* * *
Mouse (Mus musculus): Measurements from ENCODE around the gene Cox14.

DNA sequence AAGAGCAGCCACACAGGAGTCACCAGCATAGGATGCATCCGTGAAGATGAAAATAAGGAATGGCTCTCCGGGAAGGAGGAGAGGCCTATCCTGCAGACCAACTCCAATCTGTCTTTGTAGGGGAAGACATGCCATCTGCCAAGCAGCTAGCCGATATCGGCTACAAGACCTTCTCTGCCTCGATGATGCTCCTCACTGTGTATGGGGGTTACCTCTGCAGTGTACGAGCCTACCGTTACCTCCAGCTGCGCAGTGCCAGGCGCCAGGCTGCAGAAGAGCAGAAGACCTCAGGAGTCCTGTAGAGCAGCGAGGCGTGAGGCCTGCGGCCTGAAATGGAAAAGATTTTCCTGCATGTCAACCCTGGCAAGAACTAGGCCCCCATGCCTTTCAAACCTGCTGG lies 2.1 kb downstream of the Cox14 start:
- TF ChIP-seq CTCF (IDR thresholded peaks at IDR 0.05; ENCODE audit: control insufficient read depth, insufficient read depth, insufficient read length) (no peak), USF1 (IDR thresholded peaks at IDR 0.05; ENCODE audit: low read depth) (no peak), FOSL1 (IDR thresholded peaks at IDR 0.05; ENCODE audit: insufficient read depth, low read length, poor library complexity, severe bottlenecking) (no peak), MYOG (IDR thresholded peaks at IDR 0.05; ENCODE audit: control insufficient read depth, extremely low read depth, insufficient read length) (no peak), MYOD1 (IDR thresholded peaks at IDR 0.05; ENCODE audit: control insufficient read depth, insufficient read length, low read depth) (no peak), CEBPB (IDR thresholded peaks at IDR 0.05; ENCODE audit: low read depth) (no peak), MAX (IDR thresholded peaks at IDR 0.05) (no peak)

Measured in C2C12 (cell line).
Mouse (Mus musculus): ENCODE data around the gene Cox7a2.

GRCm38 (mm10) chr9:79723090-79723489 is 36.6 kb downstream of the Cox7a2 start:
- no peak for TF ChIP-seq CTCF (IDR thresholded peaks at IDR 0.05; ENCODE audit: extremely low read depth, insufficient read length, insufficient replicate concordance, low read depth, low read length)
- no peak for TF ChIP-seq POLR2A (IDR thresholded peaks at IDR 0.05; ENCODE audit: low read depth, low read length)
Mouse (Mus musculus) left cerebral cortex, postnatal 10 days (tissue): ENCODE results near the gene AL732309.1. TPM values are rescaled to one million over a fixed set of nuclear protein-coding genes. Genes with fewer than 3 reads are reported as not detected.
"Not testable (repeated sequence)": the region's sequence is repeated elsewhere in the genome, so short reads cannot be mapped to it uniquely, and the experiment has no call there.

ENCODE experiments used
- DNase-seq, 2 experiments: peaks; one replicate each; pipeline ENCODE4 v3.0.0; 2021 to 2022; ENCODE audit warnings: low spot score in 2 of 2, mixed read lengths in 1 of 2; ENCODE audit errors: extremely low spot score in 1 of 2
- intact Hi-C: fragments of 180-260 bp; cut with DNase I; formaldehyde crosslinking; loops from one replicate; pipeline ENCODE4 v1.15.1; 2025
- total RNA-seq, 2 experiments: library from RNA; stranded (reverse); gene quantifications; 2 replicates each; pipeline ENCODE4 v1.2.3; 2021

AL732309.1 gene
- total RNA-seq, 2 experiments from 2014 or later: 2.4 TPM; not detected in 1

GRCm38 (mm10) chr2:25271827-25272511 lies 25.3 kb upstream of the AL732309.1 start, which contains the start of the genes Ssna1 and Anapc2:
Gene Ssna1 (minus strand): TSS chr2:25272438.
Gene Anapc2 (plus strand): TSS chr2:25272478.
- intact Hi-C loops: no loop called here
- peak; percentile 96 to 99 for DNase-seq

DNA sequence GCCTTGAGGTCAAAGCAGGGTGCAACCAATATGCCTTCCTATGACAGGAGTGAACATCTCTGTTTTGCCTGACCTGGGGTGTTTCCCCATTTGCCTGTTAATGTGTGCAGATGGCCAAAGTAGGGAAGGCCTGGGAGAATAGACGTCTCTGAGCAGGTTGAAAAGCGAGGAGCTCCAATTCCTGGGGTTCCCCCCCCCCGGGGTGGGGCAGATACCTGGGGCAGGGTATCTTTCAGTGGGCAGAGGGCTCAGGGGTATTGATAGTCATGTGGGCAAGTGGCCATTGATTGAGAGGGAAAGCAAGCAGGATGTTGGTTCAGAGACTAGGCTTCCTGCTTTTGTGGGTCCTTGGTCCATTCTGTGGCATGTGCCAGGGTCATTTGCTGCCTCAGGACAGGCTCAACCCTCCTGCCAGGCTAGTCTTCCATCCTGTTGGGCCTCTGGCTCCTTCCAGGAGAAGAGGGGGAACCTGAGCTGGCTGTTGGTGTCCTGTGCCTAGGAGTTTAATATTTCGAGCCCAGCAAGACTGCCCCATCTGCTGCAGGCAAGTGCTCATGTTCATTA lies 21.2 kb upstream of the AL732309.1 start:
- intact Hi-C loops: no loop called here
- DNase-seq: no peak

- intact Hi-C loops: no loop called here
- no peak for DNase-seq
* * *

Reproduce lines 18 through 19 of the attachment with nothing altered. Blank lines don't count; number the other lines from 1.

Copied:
Gene Ssna1 (minus strand): TSS chr2:25272438.
Gene Anapc2 (plus strand): TSS chr2:25272478.